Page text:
Curious how Future Now's HTML objectively stacks up against its critic's HTML? Wonder which criteria we consider important in evaluating the effectiveness of the various compatibility issues that face designers? Below are some comparative analytic results. Several of these links generate a real-time report – be patient if the results take a minute or so to load for you.
The following comparisons address the issue at hand - errors and browser compatibility:
Public sites should render in all browsers at an acceptable degree of visual consistency. While pixel precision may not be possible to achieve in all situations, priority should be given to content readability. Compare the results for our site versus Ms Caroll’s site (at a resolution of 800x600). The short of it: both sites have minor browser compatibility problems.
HTML elements should be used according to their intended semantic meaning. For example, the table tag is for displaying tabular data, not layout element positioning.
We code using semantic markup; Ms Caroll codes using tables and spacer images. Iva Koberg of LiveStoryboard explains the far-reaching implications of favoring meaningful semantic markup over pixel-precise layout.
Designers who choose to target 100% pixel precision between browsers and operating systems by using tables for layout often neglect the benefits of clean semantic markup - the more compelling issue at stake here. Logically structured semantic markup provides numerous benefits that should not be ignored: faster rendering, simplified maintenance, forward compatibility, wider audience reach, and it helps search robots better interpret, index and rank your site. All that is going to directly impact your online conversion potential.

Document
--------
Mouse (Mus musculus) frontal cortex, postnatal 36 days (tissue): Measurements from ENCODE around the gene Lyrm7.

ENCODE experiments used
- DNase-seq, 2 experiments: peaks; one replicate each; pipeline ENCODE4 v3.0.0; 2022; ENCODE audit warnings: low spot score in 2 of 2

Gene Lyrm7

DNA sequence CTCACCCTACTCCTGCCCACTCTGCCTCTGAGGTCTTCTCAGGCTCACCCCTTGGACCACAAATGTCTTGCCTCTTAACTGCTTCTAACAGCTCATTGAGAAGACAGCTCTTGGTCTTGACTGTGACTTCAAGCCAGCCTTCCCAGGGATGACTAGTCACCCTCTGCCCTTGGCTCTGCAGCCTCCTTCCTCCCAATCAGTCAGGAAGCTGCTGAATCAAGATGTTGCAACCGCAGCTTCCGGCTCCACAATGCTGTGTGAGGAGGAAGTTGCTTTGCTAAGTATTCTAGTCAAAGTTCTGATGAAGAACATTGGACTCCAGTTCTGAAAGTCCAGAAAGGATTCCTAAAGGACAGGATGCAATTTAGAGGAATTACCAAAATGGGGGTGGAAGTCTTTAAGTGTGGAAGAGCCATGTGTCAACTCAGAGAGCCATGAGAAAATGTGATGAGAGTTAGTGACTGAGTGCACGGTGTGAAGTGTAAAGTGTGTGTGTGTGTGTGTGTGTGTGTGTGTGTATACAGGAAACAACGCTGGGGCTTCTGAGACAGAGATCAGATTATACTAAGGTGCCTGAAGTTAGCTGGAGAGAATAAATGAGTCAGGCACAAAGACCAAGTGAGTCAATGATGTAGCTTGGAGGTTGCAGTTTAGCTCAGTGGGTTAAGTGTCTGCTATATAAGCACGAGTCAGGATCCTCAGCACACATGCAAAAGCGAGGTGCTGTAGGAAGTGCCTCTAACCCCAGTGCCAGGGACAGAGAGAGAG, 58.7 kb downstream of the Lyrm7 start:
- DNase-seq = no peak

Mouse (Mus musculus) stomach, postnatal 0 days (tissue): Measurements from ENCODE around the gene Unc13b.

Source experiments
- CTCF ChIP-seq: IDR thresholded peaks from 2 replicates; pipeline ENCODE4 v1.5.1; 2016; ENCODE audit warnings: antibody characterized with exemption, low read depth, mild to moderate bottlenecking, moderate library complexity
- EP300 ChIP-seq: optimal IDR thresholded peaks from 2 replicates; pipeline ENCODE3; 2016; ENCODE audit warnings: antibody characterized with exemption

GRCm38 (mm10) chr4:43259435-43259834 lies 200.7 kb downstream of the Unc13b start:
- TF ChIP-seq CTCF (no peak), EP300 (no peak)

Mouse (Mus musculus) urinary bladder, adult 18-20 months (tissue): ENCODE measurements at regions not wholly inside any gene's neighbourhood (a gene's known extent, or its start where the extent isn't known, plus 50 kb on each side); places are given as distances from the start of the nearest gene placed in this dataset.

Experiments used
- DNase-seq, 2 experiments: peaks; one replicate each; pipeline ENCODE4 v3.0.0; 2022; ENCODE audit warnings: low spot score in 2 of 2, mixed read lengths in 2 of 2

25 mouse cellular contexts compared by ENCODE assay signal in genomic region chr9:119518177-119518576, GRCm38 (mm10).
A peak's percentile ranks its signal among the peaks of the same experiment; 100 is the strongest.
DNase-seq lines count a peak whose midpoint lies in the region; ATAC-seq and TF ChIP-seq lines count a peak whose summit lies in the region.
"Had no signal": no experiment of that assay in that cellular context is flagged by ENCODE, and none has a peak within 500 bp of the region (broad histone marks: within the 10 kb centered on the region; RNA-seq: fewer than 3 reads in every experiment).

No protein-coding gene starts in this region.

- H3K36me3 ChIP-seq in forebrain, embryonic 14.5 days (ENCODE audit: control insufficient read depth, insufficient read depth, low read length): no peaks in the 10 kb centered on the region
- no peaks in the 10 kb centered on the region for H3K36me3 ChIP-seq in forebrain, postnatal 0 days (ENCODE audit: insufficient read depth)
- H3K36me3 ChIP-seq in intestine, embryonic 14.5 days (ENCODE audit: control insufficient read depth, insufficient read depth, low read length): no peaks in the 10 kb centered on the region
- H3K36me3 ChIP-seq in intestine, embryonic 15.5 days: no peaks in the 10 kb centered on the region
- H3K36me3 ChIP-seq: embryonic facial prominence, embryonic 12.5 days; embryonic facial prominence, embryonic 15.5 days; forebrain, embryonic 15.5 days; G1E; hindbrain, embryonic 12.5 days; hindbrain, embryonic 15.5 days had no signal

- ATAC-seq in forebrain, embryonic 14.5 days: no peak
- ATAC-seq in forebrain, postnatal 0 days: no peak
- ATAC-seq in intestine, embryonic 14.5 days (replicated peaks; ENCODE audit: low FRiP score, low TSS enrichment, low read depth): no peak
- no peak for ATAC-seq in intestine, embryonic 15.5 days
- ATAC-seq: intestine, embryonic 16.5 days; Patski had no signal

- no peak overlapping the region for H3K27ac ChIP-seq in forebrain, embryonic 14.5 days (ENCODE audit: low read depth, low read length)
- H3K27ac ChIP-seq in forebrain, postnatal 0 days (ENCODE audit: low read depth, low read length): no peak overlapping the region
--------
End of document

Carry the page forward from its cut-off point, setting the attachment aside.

Behind the HTML/CSS scenes are other important compatibility-related issues:
A Web site’s code should be easy to maintain. Constant change is a given in this biz. When we want to make a change, we fuss with a line or two of code and we’re done. Given the missing spacer images and deprecated elements on Ms Caroll’s home page alone, she’ll spend substantially more time recoding changes. That time carries a price tag!
(My sincere thanks to Bryan Eisenberg and John Quarto-vonTivadar (HTML gurus par excellance!), especially to Iva and Rob, the aces-up-our-sleeve at LiveStoryboard, for all their help with the critical connections between features and benefits!)